When I take the RV out of storage I like to sanitize the RV water system. Make sure all of the drains are closed and all drain plugs are installed. Take a quarter-cup of household bleach for every 15 gallons of water your fresh water tank holds. Mix the bleach with water into a one-gallon container and pour the solution into to the fresh water tank fill. Fill the fresh water holding tank with potable water. Turn the water pump on and run water through all hot and cold faucets until you smell the bleach. Close the faucets and let this solution sit for twelve hours. Drain all of the water and re-fill the tank with potable water. Turn the water pump on and open all faucets running the water until you no longer smell any bleach. It may be necessary to repeat this process to eliminate all signs of bleach.

 RV Appliances 

If the LP gas cylinders or LP tank has LP gas open the gas supply and check the operation of all LP gas fired appliances. Make sure the water heater tank is full of water before testing the water heater. If an LP gas appliance is not operating properly have it inspected by an authorized RV service facility. Insects are attracted to the odorant added to LP gas and they build nests that can affect the appliance from operating properly.

Note: The LP gas system should have a leak test and LP gas operating pressure test performed annually. These tests should be performed by an authorized RV repair facility.

If all the LP gas appliances work properly plug the unit in and test 120-volt appliances and accessories for proper operation. Make sure you have an adequate electrical source (30-50 amps) depending on your unit before testing items like the microwave and roof air conditioner. After checking the refrigerator in the LP gas mode turn it off and with the doors open allow sufficient time for it to return to room temperature before checking it in the electric mode.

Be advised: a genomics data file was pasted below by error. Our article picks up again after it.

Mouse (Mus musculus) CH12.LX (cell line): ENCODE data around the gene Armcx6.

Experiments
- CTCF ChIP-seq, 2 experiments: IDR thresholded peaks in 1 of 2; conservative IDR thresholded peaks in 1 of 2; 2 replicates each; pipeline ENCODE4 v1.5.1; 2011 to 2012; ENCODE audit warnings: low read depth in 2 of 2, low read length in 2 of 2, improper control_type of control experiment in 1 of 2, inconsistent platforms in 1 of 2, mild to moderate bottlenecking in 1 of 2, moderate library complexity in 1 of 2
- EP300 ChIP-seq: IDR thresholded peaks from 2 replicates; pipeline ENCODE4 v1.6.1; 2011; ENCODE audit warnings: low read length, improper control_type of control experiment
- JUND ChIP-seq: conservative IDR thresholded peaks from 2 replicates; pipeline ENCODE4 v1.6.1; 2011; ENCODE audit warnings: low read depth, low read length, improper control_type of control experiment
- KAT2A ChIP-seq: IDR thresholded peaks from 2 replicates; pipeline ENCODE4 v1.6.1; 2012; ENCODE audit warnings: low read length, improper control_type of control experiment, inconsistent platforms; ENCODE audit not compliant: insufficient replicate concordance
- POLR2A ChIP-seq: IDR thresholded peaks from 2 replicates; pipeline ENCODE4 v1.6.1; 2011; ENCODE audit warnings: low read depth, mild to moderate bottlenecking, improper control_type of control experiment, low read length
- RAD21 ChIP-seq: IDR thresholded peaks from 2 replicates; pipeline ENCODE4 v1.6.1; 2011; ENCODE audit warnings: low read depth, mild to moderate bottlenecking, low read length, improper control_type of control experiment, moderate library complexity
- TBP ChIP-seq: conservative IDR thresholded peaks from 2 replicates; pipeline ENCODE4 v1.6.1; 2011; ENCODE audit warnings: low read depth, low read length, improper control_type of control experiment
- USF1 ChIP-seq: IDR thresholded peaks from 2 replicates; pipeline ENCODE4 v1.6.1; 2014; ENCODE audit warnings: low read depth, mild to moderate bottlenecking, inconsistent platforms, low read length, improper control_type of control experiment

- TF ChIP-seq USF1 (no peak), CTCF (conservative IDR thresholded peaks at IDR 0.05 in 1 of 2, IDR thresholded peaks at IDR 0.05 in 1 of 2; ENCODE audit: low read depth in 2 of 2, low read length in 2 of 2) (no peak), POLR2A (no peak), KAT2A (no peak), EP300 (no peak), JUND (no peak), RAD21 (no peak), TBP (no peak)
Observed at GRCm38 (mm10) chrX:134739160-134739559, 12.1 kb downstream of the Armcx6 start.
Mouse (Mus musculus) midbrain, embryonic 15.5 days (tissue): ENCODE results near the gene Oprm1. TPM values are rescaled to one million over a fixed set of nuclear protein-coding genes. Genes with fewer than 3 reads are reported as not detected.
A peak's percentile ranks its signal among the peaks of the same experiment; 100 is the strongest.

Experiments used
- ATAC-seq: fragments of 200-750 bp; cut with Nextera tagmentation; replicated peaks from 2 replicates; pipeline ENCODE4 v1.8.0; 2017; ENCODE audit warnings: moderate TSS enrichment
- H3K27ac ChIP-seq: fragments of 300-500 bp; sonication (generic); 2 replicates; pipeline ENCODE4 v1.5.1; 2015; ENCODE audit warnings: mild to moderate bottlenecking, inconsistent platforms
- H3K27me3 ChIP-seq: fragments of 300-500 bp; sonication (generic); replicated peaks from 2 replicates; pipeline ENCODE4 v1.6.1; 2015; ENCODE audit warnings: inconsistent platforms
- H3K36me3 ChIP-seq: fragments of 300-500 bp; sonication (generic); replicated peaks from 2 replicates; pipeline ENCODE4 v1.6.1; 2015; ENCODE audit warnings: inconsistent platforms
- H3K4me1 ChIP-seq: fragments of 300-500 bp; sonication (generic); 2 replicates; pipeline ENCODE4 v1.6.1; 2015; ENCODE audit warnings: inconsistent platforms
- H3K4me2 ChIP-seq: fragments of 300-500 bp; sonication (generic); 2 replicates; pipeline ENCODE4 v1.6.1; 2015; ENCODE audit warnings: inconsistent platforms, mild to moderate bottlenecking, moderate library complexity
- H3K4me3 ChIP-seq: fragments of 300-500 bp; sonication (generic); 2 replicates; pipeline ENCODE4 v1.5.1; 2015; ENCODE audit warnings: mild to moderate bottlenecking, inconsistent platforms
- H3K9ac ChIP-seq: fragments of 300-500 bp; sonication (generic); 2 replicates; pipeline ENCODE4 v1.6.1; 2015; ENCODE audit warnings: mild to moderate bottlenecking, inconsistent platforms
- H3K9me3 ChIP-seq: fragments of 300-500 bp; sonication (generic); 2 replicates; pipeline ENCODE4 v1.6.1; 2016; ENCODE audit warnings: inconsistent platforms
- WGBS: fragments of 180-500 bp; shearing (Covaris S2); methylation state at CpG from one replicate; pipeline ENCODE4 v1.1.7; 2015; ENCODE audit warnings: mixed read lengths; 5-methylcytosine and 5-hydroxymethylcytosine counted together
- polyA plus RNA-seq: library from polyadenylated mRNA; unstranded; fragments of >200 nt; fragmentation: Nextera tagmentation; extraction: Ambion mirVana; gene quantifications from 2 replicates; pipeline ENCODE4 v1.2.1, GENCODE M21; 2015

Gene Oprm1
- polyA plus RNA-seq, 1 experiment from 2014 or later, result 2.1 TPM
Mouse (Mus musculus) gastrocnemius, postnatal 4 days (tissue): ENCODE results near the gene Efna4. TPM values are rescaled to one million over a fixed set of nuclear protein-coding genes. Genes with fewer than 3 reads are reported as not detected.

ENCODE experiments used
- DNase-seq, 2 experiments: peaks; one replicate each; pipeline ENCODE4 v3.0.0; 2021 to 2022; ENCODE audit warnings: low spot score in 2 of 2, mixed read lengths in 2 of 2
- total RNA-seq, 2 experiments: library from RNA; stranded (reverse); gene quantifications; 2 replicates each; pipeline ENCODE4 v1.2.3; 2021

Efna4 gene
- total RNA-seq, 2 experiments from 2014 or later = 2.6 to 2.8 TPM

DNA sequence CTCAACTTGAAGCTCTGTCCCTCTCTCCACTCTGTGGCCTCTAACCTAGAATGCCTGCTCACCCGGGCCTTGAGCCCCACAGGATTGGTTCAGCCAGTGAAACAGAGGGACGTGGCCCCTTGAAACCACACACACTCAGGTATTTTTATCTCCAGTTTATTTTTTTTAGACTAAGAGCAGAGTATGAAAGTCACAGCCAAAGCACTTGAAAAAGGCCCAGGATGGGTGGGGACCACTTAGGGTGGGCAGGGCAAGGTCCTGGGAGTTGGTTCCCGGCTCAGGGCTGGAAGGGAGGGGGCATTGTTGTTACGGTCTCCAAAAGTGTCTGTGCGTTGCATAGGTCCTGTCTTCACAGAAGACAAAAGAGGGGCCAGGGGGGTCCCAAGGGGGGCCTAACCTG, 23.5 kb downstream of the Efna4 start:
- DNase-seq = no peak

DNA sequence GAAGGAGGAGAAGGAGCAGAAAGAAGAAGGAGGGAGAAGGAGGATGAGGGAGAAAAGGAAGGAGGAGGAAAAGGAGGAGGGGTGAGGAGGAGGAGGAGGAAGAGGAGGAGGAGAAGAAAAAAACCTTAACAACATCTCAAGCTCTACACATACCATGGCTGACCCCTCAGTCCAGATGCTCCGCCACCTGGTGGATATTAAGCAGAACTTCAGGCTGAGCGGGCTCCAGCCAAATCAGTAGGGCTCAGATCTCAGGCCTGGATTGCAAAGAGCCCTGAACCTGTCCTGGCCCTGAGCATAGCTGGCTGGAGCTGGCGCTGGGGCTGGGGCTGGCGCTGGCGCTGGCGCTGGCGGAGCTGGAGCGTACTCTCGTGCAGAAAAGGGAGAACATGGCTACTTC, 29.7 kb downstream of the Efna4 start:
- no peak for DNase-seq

RV Tires

Tires lose a percentage of air pressure sitting in storage. Your RV tires can lose 2-3 psi a month. This means they could be dangerously low on air pressure. Check the tire pressure in all tires with a good tire inflation gauge and adjust the inflation pressure to the manufacturer’s recommendation based on the load. Don’t forget the spare tire! Remember, failing to maintain correct tire pressure, based on the load, can result in fast tread wear, uneven wear, poor handling, and excessive heat build-up which can lead to tire failure. Tire manufacturers publish load and inflation tables that should be followed for proper inflation pressure.